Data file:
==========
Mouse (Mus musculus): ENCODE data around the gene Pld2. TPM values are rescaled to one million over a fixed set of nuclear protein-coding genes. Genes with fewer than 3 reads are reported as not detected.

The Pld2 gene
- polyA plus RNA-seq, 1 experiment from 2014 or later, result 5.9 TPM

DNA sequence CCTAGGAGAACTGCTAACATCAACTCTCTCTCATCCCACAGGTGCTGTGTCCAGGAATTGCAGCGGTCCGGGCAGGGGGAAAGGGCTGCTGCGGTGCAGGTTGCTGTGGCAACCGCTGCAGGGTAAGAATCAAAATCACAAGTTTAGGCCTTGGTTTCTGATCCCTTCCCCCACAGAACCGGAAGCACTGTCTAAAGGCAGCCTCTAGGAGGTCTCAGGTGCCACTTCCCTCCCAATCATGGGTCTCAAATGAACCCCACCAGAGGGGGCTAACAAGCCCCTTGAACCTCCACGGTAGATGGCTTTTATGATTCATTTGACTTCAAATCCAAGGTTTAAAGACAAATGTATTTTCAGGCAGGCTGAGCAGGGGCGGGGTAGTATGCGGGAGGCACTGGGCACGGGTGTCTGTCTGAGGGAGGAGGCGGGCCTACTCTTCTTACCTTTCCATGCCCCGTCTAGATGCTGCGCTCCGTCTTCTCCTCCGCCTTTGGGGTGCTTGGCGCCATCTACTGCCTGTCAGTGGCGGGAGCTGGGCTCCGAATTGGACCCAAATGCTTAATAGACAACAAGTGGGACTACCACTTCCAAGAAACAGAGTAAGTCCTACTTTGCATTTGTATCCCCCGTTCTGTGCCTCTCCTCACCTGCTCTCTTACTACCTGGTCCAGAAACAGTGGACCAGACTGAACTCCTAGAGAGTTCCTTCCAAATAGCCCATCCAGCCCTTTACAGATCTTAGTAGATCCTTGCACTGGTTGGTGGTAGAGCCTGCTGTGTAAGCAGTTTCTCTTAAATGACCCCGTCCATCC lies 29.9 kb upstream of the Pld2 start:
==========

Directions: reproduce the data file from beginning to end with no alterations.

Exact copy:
Mouse (Mus musculus): ENCODE data around the gene Pld2. TPM values are rescaled to one million over a fixed set of nuclear protein-coding genes. Genes with fewer than 3 reads are reported as not detected.

The Pld2 gene
- polyA plus RNA-seq, 1 experiment from 2014 or later, result 5.9 TPM

DNA sequence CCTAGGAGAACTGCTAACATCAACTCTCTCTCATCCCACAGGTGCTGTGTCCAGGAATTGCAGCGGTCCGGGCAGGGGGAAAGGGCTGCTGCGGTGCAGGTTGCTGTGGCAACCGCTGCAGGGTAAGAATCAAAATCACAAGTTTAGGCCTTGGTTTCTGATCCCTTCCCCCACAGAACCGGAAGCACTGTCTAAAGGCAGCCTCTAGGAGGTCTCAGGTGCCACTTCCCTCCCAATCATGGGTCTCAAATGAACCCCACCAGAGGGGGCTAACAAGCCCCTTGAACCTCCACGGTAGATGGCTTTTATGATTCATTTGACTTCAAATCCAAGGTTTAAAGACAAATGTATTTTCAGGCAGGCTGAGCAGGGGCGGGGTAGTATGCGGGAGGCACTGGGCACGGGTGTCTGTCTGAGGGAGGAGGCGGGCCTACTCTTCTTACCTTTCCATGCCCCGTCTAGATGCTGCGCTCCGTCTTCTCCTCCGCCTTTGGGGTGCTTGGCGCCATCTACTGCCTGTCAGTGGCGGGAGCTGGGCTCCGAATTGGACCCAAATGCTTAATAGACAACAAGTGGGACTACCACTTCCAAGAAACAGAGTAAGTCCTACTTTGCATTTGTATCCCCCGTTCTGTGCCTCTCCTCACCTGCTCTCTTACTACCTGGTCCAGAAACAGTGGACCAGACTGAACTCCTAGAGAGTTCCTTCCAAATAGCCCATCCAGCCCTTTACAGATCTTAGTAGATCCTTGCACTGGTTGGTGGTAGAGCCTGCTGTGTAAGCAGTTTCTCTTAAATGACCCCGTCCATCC lies 29.9 kb upstream of the Pld2 start: